The need to reconcile freedom of will with a deterministic universe is known as the problem of free will or sometimes referred to as the dilemma of determinism.[10] This dilemma leads to a moral dilemma as well: How are we to assign responsibility for our actions if they are caused entirely by past events?[11][12]  ---

Are you free?  What makes you think so?

Humans are either free or they are not.  They either possess free will and can use it or they do not have it at all.  They either have it and can use it as often as they want to do so or they have only the appearance of free will and really never make decisions or choices devoid of prior influences that determine the outcome of the decision or choice making procedure.

That there may be social or physical constraints is not the issue here.  Humans are not able to fly using only their own bodies to propel them through the air.  You could say that humans are not "free " to do so but that would be to misuse the word "free" and change its meaning from "being able to choose" to "being physically able to do".

There may be repercussions or consequences for our actions so that a person might want to say something like "I am not free to rob a bank and by that mean that if they did they would be pursued and captured and imprisoned.  If persons have free will well then that might mean simply that they can make the choice to rob a bank and flee capture. So "freedom" does not mean the ability to make decisions and to act without undesirable consequences.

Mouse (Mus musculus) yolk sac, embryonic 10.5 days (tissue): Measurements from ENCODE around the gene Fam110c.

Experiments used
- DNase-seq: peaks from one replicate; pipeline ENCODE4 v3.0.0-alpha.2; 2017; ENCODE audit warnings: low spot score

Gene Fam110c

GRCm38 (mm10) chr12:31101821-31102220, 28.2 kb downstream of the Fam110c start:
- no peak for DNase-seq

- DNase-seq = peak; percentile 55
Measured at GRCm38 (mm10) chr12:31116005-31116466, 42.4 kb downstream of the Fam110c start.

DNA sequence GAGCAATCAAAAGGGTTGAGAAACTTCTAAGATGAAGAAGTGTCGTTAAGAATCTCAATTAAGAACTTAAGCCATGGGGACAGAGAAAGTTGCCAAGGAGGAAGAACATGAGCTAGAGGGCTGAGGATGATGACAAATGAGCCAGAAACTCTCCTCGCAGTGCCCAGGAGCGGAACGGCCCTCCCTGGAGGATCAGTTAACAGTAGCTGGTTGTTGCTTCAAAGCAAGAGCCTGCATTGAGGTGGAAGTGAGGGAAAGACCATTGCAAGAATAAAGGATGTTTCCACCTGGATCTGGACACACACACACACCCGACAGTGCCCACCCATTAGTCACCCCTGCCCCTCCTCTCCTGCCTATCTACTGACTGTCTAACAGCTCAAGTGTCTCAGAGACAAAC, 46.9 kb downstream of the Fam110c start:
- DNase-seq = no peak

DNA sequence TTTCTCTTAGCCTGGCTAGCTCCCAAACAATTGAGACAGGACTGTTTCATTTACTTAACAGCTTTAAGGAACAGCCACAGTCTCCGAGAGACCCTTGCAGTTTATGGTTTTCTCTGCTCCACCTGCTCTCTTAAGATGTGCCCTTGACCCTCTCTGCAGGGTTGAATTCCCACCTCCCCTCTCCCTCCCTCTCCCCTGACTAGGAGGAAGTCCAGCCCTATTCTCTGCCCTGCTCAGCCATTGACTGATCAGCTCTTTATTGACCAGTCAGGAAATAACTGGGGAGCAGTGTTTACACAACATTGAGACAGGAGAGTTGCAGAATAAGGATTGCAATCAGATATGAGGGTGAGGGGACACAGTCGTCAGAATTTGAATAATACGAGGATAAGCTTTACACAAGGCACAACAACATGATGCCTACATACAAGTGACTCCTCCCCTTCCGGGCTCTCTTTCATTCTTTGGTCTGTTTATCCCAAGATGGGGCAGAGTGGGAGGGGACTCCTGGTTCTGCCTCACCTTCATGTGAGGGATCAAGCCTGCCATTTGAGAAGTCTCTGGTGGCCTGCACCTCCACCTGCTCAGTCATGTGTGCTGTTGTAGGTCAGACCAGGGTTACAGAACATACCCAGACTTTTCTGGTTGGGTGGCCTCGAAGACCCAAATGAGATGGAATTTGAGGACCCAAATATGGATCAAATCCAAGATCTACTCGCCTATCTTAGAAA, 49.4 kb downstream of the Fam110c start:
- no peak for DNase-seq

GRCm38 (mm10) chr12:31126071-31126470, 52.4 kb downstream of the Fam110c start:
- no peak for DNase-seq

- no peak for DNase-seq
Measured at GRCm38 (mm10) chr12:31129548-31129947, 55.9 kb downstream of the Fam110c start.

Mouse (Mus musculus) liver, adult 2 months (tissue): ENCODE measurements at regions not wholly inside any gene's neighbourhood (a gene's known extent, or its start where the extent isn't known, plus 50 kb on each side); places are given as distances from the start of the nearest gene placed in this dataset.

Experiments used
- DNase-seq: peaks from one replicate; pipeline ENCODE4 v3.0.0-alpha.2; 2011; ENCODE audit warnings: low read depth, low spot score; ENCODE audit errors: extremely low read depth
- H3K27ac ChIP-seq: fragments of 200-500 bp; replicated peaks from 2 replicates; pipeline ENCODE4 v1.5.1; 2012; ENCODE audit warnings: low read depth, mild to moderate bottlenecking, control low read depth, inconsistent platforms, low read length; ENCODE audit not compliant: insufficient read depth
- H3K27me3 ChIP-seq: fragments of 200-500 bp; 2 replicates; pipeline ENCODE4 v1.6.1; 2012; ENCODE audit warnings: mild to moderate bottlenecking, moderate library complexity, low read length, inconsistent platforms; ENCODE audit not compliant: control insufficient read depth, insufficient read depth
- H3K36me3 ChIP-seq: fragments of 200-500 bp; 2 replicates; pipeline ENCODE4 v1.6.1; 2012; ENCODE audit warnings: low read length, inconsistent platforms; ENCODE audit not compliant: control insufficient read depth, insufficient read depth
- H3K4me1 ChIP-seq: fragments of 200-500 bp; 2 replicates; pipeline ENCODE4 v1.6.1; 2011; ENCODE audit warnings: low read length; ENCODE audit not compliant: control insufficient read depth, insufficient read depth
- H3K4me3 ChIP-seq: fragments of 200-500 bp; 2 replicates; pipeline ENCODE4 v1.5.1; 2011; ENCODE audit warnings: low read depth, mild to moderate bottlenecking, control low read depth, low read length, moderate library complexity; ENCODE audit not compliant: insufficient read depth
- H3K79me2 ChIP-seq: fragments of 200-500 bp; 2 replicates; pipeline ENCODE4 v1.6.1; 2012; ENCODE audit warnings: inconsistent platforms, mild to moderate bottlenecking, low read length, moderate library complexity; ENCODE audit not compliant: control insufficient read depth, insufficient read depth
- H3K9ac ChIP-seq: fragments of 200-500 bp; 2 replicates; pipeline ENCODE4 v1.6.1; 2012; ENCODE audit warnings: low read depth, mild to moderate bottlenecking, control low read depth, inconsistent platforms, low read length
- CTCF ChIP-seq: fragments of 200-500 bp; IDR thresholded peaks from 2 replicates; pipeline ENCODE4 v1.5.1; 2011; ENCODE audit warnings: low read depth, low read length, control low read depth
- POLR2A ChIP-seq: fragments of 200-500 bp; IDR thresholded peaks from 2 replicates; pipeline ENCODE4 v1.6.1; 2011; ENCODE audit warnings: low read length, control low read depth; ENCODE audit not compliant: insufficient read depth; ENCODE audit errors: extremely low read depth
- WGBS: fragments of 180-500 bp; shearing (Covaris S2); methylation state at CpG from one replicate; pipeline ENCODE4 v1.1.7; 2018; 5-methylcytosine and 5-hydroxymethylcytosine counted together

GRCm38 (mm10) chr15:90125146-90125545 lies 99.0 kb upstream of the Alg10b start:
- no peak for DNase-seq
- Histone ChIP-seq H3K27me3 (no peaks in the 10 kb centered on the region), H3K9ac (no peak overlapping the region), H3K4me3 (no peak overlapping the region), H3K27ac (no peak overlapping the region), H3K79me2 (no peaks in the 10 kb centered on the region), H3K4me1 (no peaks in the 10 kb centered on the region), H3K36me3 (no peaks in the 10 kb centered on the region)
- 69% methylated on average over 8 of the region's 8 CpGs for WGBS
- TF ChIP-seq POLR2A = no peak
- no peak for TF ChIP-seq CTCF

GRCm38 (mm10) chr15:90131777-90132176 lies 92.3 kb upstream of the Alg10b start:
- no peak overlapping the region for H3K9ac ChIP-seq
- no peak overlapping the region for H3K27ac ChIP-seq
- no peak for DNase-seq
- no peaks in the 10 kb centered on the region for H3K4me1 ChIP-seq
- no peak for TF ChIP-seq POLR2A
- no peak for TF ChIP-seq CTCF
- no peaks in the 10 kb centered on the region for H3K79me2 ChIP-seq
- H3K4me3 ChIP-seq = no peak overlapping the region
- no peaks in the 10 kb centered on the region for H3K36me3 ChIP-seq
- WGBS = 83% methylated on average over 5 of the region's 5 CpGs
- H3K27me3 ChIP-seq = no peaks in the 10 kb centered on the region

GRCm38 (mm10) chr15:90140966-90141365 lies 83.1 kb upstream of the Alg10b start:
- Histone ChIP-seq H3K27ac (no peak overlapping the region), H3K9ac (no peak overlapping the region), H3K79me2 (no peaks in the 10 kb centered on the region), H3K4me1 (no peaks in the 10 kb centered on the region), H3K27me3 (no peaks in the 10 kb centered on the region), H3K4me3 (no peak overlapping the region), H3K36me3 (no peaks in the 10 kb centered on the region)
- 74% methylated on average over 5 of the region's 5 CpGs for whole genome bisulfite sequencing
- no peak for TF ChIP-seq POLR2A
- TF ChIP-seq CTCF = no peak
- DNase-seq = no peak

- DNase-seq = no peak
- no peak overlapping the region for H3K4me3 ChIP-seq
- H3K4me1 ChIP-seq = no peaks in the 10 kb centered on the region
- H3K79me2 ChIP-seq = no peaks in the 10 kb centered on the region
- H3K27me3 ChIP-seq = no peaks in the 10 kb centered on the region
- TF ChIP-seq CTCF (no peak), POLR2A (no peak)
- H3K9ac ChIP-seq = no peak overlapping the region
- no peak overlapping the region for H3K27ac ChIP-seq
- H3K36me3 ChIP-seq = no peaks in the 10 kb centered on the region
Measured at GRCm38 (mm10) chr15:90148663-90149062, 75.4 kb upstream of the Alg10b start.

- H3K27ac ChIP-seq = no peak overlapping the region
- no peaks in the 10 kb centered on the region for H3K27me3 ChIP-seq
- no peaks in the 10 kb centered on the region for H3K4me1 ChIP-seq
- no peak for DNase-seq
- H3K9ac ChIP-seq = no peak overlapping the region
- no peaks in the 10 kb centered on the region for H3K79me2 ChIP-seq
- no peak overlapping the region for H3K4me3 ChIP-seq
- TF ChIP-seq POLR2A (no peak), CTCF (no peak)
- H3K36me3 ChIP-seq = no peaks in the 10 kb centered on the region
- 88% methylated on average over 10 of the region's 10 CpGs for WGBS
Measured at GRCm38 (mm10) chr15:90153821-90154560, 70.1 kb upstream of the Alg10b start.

Freedom in this context of the freedom versus determinism issue has a meaning that identifies it with possessing free will or being able to make choices for ones self.

Freedom's Not Just Another Word

By DAVID HACKETT FISCHER , February 7, 2005 New York Times

.......There is no one true definition of liberty and freedom in the world, though many people to the left and right believe that they have found it. And, yet, there is one great historical process in which liberty and freedom have developed, often in unexpected ways.

The words themselves have a surprising history. The oldest known word with such a meaning comes to us from ancient Iraq. The Sumerian "ama-ar-gi," found on tablets in the ruins of the city-state of Lagash, which flourished four millenniums ago, derived from the verb "ama-gi," which literally meant "going home to mother." It described the condition of emancipated servants who returned to their own free families - an interesting link to the monument in Baghdad. (In contemporary America, the ancient characters for "ama-ar-gi" have become the logos of some libertarian organizations, as well as tattoos among members of politically conservative motorcycle gangs, who may not know that the inscriptions on their biceps mean heading home to mom.)

Equally surprising are the origins of our English words liberty and, especially, freedom. They have very different roots. The Latin libertas and Greek eleutheria both indicated a condition of independence, unlike a slave. (In science, eleutherodactylic means separate fingers or toes.) Freedom, however, comes from the same root as friend, an Indo-European word that meant "dear" or "beloved." It meant a connection to other free people by bonds of kinship or affection, also unlike a slave. Liberty and freedom both meant "unlike a slave." But liberty meant privileges of independence; freedom referred to rights of belonging. ...

Proceed to the next section.